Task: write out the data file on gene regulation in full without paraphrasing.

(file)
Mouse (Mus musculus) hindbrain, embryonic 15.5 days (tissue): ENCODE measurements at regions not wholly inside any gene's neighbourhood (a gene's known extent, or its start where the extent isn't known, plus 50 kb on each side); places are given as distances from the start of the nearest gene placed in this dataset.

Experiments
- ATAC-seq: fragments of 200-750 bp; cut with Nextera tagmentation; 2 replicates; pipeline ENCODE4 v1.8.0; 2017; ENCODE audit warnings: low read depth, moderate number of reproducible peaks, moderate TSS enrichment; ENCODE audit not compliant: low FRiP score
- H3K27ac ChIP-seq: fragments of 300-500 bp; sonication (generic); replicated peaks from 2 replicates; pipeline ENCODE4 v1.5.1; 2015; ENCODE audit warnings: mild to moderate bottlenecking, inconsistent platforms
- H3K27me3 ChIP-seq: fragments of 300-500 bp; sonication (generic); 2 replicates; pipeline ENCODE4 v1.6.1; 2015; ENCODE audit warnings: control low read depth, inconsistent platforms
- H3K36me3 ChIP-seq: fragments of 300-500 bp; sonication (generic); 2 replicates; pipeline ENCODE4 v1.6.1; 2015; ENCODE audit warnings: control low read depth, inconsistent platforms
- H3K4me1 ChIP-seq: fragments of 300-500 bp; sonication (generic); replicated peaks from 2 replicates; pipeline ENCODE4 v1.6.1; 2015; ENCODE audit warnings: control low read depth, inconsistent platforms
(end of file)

Mouse (Mus musculus) hindbrain, embryonic 15.5 days (tissue): ENCODE measurements at regions not wholly inside any gene's neighbourhood (a gene's known extent, or its start where the extent isn't known, plus 50 kb on each side); places are given as distances from the start of the nearest gene placed in this dataset.

Experiments
- ATAC-seq: fragments of 200-750 bp; cut with Nextera tagmentation; 2 replicates; pipeline ENCODE4 v1.8.0; 2017; ENCODE audit warnings: low read depth, moderate number of reproducible peaks, moderate TSS enrichment; ENCODE audit not compliant: low FRiP score
- H3K27ac ChIP-seq: fragments of 300-500 bp; sonication (generic); replicated peaks from 2 replicates; pipeline ENCODE4 v1.5.1; 2015; ENCODE audit warnings: mild to moderate bottlenecking, inconsistent platforms
- H3K27me3 ChIP-seq: fragments of 300-500 bp; sonication (generic); 2 replicates; pipeline ENCODE4 v1.6.1; 2015; ENCODE audit warnings: control low read depth, inconsistent platforms
- H3K36me3 ChIP-seq: fragments of 300-500 bp; sonication (generic); 2 replicates; pipeline ENCODE4 v1.6.1; 2015; ENCODE audit warnings: control low read depth, inconsistent platforms
- H3K4me1 ChIP-seq: fragments of 300-500 bp; sonication (generic); replicated peaks from 2 replicates; pipeline ENCODE4 v1.6.1; 2015; ENCODE audit warnings: control low read depth, inconsistent platforms